“Why are they going to build a new hospital in Junction City?” Laing asked. “They should put the money into community placements and get people out of the hospital. It costs $4,700 per month to keep you in a group home and $17,600 per month to keep you in a place like this. It’s costing them a fortune to keep people here, and a lot of them don’t need to be.”
Worries and uncertainties
Gov. Ted Kulongoski, Senate President Peter Courtney and other state officials are scheduled to attend Thursday’s dedication ceremony for the new hospital, which still will be held despite a six-week delay in the launch of Harbors.
Superintendent Greg Roberts confirmed Monday that nearly 100 patients previously were scheduled to shift to the new facility on Nov. 29. They now are scheduled to move on Jan. 10.
However, it remains to be seen whether delayed opening of the first units will push back opening dates for other units.
Roberts, who assumed leadership of the hospital on Sept. 20, said the delayed start was needed to fully prepare staff for their new duties and to make sure that Harbors gets off to a smooth and safe start.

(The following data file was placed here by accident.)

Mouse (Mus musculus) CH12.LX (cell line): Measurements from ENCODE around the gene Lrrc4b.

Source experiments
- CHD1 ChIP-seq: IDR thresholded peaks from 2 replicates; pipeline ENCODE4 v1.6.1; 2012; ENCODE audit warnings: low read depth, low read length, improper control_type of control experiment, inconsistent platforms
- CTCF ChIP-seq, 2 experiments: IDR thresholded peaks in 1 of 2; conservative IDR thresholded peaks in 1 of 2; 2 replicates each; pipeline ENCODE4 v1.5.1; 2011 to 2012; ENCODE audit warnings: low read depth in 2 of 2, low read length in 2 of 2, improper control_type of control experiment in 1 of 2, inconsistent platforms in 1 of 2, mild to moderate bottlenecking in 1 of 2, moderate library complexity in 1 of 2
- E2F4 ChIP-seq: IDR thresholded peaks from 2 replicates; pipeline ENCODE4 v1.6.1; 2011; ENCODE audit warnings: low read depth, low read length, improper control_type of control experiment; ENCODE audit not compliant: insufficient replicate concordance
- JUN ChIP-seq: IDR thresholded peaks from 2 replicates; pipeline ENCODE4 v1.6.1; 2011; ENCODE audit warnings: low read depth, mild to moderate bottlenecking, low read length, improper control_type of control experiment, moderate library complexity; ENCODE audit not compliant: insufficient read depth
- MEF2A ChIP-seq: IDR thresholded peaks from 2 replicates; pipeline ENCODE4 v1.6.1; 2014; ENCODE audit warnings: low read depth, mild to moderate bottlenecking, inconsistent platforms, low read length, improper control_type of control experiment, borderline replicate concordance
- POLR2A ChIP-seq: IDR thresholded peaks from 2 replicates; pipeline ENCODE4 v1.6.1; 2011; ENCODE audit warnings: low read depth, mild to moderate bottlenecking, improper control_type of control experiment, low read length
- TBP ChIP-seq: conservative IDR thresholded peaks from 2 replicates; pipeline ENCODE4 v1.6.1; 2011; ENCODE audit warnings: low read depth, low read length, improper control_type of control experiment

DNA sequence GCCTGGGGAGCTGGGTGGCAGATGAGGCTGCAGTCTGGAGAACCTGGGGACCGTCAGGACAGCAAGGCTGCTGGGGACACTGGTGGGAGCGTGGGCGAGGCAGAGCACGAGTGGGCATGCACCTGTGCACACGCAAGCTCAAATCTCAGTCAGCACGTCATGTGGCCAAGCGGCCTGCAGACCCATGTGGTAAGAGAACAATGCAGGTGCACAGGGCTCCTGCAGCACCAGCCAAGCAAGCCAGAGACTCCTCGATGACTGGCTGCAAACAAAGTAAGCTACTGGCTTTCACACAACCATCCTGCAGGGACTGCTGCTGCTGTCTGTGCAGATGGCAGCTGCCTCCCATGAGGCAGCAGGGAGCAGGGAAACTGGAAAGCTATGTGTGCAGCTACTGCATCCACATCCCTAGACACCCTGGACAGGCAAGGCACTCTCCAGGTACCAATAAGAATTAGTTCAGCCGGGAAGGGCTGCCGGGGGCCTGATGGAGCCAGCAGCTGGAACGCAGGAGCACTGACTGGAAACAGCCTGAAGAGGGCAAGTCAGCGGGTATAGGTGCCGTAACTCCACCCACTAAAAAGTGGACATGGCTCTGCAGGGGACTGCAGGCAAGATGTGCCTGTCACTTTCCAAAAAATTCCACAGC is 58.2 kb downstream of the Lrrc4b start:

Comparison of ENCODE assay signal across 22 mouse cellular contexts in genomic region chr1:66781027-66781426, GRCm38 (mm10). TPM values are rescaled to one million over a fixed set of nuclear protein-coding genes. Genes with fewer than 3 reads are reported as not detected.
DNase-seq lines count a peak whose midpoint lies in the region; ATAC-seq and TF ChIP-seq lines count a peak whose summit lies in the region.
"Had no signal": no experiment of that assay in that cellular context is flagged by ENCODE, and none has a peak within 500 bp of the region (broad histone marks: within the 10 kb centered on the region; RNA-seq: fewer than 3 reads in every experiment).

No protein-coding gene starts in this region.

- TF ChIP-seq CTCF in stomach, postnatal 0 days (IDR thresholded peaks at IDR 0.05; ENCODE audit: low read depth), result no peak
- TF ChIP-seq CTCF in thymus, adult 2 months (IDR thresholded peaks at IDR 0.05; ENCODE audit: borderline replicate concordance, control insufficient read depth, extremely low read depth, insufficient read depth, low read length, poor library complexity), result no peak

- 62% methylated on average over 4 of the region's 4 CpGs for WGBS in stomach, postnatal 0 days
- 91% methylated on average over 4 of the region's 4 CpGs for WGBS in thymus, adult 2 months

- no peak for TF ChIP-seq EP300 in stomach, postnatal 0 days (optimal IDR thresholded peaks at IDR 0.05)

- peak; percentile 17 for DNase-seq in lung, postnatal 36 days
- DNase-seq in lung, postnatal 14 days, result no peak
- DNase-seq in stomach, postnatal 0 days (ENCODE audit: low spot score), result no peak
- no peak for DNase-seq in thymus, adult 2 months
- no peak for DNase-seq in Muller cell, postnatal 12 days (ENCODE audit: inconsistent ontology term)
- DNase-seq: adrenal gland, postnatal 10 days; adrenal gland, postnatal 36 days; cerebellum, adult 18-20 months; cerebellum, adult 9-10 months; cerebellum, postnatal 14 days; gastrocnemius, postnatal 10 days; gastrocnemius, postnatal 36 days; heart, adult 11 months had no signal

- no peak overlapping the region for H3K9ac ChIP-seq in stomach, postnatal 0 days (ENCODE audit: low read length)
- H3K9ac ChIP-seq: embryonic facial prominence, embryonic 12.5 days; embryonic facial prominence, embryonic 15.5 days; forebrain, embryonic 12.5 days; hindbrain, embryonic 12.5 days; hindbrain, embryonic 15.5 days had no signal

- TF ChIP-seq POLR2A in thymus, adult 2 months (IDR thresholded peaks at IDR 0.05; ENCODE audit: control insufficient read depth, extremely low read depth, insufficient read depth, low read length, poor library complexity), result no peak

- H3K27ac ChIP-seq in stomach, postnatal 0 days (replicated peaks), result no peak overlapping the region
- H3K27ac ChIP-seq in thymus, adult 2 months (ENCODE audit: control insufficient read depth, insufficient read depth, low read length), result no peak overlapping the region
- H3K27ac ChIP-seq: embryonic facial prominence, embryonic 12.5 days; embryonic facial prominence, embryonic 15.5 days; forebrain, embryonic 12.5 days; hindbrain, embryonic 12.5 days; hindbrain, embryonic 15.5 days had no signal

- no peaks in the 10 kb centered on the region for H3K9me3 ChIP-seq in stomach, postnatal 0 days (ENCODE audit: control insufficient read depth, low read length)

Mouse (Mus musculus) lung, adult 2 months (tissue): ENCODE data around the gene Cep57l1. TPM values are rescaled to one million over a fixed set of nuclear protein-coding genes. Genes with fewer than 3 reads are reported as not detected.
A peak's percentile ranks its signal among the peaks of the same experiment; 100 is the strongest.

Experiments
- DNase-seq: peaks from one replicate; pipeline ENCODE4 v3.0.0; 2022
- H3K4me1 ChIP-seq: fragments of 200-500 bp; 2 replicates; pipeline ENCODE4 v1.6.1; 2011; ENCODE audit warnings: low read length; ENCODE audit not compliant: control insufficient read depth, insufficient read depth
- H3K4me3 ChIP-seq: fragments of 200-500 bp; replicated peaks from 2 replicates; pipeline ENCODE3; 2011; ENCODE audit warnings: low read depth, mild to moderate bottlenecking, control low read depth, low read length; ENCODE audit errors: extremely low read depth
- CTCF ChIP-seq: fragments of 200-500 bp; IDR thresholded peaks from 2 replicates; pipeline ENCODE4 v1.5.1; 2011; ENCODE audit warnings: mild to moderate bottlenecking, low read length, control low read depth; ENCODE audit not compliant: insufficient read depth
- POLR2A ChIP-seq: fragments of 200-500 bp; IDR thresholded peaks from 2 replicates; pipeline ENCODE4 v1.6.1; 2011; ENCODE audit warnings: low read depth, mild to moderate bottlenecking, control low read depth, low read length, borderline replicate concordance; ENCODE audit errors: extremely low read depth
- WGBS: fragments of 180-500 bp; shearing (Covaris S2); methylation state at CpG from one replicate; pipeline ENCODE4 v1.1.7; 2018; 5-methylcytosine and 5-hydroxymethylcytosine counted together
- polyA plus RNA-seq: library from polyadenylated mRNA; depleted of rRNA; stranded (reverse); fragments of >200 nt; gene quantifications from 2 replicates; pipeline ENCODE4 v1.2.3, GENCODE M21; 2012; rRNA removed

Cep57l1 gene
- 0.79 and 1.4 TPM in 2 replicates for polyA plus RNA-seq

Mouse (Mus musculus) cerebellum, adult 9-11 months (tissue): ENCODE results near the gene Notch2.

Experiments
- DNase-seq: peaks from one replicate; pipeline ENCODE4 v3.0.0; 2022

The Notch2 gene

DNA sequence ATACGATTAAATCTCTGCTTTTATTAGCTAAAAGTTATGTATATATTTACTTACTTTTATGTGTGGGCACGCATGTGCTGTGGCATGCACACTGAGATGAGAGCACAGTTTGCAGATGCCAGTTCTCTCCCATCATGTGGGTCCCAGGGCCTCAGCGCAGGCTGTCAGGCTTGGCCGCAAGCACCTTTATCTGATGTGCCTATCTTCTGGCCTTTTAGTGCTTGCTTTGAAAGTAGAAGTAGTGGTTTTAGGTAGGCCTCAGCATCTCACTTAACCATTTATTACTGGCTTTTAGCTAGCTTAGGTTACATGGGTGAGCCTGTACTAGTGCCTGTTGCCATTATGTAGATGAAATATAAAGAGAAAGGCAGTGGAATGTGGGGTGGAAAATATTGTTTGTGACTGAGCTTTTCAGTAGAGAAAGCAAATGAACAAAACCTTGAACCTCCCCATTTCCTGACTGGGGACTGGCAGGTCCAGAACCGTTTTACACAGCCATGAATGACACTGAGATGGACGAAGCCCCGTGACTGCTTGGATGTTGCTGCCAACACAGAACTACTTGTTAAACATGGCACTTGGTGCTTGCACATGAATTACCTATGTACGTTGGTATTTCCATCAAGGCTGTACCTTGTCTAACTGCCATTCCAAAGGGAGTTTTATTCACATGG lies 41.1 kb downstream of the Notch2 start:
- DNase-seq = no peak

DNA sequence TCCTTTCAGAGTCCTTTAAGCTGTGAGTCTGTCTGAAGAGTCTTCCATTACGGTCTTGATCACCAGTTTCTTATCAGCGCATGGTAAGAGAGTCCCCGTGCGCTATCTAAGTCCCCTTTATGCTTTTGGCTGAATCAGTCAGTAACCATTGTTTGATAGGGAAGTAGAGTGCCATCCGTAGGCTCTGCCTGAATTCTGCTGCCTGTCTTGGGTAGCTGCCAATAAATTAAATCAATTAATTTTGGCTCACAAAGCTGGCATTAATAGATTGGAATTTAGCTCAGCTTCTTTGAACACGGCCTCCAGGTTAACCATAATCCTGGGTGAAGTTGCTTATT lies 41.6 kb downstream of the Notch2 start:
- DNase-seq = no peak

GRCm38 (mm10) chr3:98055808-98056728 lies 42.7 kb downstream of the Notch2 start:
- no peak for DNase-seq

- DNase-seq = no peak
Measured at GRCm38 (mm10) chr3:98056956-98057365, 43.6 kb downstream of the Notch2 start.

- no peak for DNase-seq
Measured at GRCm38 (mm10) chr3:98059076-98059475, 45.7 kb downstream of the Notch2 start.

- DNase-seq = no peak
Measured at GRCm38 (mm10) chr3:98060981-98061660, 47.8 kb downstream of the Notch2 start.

Courtney, one of the leading proponents of the hospital replacement project, told the Statesman Journal that he frets about the project getting bogged down by further delays.
“We know the conditions out there need to dramatically improve everywhere, and here we are delaying the opening of units,” he said. “That’s what frightens me. How many other delays are out there?”
Also uncertain is the outcome of the federal investigation into patient care and hospital conditions.
The U.S. Department of Justice Civil Rights Division launched the investigation in June 2006. Most recently, federal investigators requested — and received from the hospital — reams of data last summer, much of it pertaining to length of patient stays.
Since then, the feds have not publicly signaled their next step in the long-running investigation.
The U.S. DOJ previously warned the state that failure to make sweeping reforms in patient care could result in legal action that potentially could place the state-run institution under federal court control.
Mental health advocates question whether the new hospital will deliver improved care.